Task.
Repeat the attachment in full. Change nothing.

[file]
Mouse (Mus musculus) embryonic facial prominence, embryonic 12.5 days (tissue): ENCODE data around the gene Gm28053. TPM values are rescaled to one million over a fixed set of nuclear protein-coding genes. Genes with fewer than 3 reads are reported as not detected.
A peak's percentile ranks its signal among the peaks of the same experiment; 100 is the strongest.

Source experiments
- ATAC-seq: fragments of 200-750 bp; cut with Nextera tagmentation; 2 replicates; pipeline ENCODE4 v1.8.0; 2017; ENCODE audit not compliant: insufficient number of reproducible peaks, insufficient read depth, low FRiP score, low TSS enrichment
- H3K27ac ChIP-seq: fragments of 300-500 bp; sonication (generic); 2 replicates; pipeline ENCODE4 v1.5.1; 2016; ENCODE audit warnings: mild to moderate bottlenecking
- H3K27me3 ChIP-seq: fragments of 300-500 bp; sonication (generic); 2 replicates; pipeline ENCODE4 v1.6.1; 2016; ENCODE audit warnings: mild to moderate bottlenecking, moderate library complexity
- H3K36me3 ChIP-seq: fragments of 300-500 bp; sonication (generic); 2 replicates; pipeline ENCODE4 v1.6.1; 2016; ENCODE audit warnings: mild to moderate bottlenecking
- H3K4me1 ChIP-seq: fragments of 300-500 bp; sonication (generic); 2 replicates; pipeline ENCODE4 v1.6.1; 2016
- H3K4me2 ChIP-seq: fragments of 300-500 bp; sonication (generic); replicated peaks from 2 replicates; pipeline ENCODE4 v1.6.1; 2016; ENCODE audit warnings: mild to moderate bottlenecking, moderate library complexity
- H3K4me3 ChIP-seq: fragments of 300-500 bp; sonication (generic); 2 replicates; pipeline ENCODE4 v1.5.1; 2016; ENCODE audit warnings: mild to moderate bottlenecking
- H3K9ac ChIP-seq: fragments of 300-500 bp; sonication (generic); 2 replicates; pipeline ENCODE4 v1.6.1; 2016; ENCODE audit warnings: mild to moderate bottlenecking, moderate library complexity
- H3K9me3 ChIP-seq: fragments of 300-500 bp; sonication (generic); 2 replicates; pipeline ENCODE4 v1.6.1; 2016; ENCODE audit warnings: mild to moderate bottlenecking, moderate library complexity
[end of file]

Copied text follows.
Mouse (Mus musculus) embryonic facial prominence, embryonic 12.5 days (tissue): ENCODE data around the gene Gm28053. TPM values are rescaled to one million over a fixed set of nuclear protein-coding genes. Genes with fewer than 3 reads are reported as not detected.
A peak's percentile ranks its signal among the peaks of the same experiment; 100 is the strongest.

Source experiments
- ATAC-seq: fragments of 200-750 bp; cut with Nextera tagmentation; 2 replicates; pipeline ENCODE4 v1.8.0; 2017; ENCODE audit not compliant: insufficient number of reproducible peaks, insufficient read depth, low FRiP score, low TSS enrichment
- H3K27ac ChIP-seq: fragments of 300-500 bp; sonication (generic); 2 replicates; pipeline ENCODE4 v1.5.1; 2016; ENCODE audit warnings: mild to moderate bottlenecking
- H3K27me3 ChIP-seq: fragments of 300-500 bp; sonication (generic); 2 replicates; pipeline ENCODE4 v1.6.1; 2016; ENCODE audit warnings: mild to moderate bottlenecking, moderate library complexity
- H3K36me3 ChIP-seq: fragments of 300-500 bp; sonication (generic); 2 replicates; pipeline ENCODE4 v1.6.1; 2016; ENCODE audit warnings: mild to moderate bottlenecking
- H3K4me1 ChIP-seq: fragments of 300-500 bp; sonication (generic); 2 replicates; pipeline ENCODE4 v1.6.1; 2016
- H3K4me2 ChIP-seq: fragments of 300-500 bp; sonication (generic); replicated peaks from 2 replicates; pipeline ENCODE4 v1.6.1; 2016; ENCODE audit warnings: mild to moderate bottlenecking, moderate library complexity
- H3K4me3 ChIP-seq: fragments of 300-500 bp; sonication (generic); 2 replicates; pipeline ENCODE4 v1.5.1; 2016; ENCODE audit warnings: mild to moderate bottlenecking
- H3K9ac ChIP-seq: fragments of 300-500 bp; sonication (generic); 2 replicates; pipeline ENCODE4 v1.6.1; 2016; ENCODE audit warnings: mild to moderate bottlenecking, moderate library complexity
- H3K9me3 ChIP-seq: fragments of 300-500 bp; sonication (generic); 2 replicates; pipeline ENCODE4 v1.6.1; 2016; ENCODE audit warnings: mild to moderate bottlenecking, moderate library complexity